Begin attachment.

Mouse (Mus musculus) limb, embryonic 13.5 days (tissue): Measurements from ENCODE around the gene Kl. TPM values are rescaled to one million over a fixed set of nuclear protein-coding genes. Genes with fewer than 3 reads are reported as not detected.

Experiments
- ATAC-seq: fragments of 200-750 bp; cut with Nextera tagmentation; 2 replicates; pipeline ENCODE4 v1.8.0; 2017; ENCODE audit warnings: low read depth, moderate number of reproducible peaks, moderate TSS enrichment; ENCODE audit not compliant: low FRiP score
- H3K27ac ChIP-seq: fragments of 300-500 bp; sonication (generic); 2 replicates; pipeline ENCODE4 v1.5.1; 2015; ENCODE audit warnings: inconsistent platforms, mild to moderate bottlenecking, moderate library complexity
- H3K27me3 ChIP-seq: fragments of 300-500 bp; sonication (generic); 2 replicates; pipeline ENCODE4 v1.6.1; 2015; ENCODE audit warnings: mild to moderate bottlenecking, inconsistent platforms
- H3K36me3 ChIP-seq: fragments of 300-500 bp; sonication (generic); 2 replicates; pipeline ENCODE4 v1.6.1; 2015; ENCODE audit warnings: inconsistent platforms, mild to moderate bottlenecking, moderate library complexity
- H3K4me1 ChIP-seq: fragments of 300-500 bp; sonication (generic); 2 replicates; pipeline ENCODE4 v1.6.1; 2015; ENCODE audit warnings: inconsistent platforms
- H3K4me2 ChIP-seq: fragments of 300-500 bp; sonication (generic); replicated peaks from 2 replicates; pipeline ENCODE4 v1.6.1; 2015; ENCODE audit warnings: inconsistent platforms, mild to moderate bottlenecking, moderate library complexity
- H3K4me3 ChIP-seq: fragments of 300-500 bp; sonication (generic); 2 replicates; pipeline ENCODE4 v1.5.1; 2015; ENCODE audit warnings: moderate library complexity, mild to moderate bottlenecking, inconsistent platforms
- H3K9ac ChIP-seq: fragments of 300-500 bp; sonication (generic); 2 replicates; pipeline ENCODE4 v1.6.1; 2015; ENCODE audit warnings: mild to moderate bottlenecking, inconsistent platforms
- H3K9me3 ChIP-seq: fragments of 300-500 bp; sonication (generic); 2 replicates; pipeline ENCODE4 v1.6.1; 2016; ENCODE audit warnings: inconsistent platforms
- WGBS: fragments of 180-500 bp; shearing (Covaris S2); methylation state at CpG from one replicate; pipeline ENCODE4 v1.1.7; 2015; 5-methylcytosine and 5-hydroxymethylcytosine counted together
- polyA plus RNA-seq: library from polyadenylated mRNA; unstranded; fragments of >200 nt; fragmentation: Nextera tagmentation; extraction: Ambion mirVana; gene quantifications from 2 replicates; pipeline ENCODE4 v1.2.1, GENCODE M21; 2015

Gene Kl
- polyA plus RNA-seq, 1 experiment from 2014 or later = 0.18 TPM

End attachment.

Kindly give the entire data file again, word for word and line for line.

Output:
Mouse (Mus musculus) limb, embryonic 13.5 days (tissue): Measurements from ENCODE around the gene Kl. TPM values are rescaled to one million over a fixed set of nuclear protein-coding genes. Genes with fewer than 3 reads are reported as not detected.

Experiments
- ATAC-seq: fragments of 200-750 bp; cut with Nextera tagmentation; 2 replicates; pipeline ENCODE4 v1.8.0; 2017; ENCODE audit warnings: low read depth, moderate number of reproducible peaks, moderate TSS enrichment; ENCODE audit not compliant: low FRiP score
- H3K27ac ChIP-seq: fragments of 300-500 bp; sonication (generic); 2 replicates; pipeline ENCODE4 v1.5.1; 2015; ENCODE audit warnings: inconsistent platforms, mild to moderate bottlenecking, moderate library complexity
- H3K27me3 ChIP-seq: fragments of 300-500 bp; sonication (generic); 2 replicates; pipeline ENCODE4 v1.6.1; 2015; ENCODE audit warnings: mild to moderate bottlenecking, inconsistent platforms
- H3K36me3 ChIP-seq: fragments of 300-500 bp; sonication (generic); 2 replicates; pipeline ENCODE4 v1.6.1; 2015; ENCODE audit warnings: inconsistent platforms, mild to moderate bottlenecking, moderate library complexity
- H3K4me1 ChIP-seq: fragments of 300-500 bp; sonication (generic); 2 replicates; pipeline ENCODE4 v1.6.1; 2015; ENCODE audit warnings: inconsistent platforms
- H3K4me2 ChIP-seq: fragments of 300-500 bp; sonication (generic); replicated peaks from 2 replicates; pipeline ENCODE4 v1.6.1; 2015; ENCODE audit warnings: inconsistent platforms, mild to moderate bottlenecking, moderate library complexity
- H3K4me3 ChIP-seq: fragments of 300-500 bp; sonication (generic); 2 replicates; pipeline ENCODE4 v1.5.1; 2015; ENCODE audit warnings: moderate library complexity, mild to moderate bottlenecking, inconsistent platforms
- H3K9ac ChIP-seq: fragments of 300-500 bp; sonication (generic); 2 replicates; pipeline ENCODE4 v1.6.1; 2015; ENCODE audit warnings: mild to moderate bottlenecking, inconsistent platforms
- H3K9me3 ChIP-seq: fragments of 300-500 bp; sonication (generic); 2 replicates; pipeline ENCODE4 v1.6.1; 2016; ENCODE audit warnings: inconsistent platforms
- WGBS: fragments of 180-500 bp; shearing (Covaris S2); methylation state at CpG from one replicate; pipeline ENCODE4 v1.1.7; 2015; 5-methylcytosine and 5-hydroxymethylcytosine counted together
- polyA plus RNA-seq: library from polyadenylated mRNA; unstranded; fragments of >200 nt; fragmentation: Nextera tagmentation; extraction: Ambion mirVana; gene quantifications from 2 replicates; pipeline ENCODE4 v1.2.1, GENCODE M21; 2015

Gene Kl
- polyA plus RNA-seq, 1 experiment from 2014 or later = 0.18 TPM